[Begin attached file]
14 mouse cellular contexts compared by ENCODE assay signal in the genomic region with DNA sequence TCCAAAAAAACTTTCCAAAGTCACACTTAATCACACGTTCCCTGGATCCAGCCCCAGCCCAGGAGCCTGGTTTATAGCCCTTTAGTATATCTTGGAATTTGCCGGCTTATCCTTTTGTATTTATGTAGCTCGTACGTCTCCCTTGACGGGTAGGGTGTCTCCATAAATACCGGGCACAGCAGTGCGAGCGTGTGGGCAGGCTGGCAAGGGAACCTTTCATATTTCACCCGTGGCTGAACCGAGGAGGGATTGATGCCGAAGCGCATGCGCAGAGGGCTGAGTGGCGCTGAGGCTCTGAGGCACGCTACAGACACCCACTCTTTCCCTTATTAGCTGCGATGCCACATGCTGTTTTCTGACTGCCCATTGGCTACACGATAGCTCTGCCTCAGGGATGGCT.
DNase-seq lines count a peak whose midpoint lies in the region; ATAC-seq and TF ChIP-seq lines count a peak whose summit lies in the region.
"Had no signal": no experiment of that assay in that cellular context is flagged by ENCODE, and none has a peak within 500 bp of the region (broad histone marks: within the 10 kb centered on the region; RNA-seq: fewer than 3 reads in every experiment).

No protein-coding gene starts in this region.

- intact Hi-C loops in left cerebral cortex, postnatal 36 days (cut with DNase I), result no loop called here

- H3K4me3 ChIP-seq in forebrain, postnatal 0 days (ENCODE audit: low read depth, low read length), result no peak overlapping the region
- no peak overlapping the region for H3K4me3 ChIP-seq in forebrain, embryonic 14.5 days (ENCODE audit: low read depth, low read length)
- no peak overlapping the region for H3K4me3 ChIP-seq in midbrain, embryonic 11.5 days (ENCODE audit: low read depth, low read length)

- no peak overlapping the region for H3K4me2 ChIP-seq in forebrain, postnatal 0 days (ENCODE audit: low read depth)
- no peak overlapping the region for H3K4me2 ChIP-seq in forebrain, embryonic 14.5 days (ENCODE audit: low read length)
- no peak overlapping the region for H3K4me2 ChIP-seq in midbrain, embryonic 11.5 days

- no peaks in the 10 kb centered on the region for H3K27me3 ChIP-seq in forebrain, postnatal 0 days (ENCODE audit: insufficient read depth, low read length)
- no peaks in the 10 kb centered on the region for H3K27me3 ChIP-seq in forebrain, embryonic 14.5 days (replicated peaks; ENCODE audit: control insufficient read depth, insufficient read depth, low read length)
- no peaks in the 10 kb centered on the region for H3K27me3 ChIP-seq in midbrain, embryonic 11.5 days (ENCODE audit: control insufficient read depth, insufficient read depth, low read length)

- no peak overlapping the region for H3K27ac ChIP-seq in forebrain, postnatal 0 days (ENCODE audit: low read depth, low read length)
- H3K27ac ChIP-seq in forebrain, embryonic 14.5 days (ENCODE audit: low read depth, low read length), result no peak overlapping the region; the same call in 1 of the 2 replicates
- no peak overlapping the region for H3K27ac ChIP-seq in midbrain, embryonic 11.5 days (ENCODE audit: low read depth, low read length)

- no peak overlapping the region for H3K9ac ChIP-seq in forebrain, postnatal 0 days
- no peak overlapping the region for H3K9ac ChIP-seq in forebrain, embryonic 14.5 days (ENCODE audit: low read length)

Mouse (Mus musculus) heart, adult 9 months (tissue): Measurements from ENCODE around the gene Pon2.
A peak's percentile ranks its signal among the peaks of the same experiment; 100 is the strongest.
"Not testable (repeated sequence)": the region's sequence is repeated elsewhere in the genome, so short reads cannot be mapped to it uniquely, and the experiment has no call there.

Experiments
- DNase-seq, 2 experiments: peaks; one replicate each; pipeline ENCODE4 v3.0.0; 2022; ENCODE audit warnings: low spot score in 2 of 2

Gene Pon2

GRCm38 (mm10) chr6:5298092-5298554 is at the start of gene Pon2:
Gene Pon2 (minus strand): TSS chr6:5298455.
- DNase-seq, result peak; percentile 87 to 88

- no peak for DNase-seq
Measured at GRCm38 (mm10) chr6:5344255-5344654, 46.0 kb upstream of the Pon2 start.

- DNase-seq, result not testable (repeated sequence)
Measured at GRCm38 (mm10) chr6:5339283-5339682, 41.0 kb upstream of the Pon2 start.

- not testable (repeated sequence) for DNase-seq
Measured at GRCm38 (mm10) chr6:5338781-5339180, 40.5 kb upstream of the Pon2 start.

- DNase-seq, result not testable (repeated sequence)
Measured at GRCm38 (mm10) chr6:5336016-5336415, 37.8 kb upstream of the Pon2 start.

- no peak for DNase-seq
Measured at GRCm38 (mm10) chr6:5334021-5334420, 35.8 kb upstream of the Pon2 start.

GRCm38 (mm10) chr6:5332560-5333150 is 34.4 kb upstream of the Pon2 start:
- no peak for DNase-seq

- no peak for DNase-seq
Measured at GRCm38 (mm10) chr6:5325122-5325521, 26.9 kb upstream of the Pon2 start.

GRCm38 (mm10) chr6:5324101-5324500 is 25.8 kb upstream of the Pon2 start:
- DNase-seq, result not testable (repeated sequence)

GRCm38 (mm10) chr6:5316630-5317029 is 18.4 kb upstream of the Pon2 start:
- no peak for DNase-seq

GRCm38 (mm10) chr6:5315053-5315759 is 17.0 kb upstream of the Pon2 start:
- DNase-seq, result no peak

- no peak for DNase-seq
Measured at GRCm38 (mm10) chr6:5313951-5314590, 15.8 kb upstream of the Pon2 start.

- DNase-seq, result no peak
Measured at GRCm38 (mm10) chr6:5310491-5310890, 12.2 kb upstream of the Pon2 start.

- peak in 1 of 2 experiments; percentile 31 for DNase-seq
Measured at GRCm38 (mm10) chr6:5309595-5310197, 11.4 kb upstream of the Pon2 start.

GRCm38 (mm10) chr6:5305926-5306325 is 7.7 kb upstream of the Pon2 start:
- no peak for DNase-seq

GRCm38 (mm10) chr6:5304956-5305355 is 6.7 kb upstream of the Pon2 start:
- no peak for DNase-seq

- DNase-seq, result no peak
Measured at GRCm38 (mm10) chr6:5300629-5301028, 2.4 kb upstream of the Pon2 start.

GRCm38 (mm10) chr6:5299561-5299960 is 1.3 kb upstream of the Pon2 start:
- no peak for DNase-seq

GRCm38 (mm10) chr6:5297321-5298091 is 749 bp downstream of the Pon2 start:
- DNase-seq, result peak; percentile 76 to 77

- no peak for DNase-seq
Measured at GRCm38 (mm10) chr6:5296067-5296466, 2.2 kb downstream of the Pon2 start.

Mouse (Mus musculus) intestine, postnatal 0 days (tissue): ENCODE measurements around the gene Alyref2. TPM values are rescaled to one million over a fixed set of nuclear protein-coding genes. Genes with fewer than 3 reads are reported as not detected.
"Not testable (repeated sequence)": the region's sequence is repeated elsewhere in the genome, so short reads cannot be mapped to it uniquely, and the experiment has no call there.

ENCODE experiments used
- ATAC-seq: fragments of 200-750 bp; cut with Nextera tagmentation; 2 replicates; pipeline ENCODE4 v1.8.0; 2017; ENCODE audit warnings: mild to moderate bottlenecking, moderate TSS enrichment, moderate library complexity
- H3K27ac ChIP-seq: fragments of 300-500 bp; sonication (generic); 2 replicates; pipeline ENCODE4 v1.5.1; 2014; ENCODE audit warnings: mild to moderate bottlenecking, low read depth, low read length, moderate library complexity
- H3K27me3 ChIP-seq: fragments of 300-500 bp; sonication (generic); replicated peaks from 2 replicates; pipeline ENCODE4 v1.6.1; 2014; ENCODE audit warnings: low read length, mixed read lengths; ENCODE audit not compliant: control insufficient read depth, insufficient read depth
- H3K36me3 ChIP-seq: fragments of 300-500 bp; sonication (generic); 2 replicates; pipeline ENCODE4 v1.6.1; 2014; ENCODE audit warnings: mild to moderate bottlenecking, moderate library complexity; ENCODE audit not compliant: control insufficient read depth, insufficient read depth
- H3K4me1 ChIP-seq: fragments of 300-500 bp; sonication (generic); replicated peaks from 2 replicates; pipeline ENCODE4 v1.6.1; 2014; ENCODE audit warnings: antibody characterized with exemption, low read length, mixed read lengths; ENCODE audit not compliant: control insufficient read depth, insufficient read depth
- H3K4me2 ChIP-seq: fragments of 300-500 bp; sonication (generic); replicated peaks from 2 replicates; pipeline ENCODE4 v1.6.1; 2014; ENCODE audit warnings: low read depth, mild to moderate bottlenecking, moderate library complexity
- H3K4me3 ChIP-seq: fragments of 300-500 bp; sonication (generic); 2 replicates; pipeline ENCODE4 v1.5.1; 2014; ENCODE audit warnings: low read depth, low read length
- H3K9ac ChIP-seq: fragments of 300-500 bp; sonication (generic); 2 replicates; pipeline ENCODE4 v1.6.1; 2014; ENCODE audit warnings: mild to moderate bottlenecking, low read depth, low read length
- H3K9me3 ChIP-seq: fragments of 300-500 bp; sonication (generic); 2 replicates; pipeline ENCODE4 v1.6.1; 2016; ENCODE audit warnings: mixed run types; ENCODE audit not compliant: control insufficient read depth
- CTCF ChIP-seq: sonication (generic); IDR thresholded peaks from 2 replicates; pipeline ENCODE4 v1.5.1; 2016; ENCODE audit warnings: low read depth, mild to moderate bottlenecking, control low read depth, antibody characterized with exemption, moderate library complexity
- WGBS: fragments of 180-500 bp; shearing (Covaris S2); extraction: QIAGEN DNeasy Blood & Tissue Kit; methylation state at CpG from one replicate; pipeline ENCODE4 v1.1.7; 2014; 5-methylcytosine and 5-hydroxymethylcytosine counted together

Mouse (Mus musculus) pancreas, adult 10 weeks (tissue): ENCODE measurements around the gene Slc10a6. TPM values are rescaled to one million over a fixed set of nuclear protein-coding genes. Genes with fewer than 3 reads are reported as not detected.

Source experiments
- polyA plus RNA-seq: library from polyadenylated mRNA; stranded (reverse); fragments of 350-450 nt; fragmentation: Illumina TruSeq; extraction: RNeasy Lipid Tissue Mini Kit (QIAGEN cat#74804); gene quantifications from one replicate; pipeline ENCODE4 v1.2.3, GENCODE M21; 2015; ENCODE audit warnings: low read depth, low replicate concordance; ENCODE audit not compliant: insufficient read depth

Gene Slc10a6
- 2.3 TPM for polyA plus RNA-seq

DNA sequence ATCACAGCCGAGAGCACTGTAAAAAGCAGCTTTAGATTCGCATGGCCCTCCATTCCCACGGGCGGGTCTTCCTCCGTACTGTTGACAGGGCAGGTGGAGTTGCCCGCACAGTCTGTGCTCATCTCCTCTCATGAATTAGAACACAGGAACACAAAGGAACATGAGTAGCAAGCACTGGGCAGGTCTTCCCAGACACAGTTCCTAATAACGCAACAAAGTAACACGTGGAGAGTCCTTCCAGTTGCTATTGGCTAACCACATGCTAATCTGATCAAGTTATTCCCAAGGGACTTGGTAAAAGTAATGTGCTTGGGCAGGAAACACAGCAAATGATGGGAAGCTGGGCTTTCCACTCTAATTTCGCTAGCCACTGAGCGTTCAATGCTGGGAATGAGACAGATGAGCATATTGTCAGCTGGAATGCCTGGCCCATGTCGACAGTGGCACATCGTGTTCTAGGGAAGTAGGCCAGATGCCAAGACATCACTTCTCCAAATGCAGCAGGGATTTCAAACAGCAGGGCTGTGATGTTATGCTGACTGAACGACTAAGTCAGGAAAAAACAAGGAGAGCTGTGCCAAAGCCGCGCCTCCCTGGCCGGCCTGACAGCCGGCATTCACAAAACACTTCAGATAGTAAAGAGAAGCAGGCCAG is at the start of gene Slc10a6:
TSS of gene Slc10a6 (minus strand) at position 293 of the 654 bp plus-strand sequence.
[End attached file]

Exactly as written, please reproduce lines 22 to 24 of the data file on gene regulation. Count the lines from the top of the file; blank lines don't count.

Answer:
"Not testable (repeated sequence)": the region's sequence is repeated elsewhere in the genome, so short reads cannot be mapped to it uniquely, and the experiment has no call there.

Experiments
- DNase-seq, 2 experiments: peaks; one replicate each; pipeline ENCODE4 v3.0.0; 2022; ENCODE audit warnings: low spot score in 2 of 2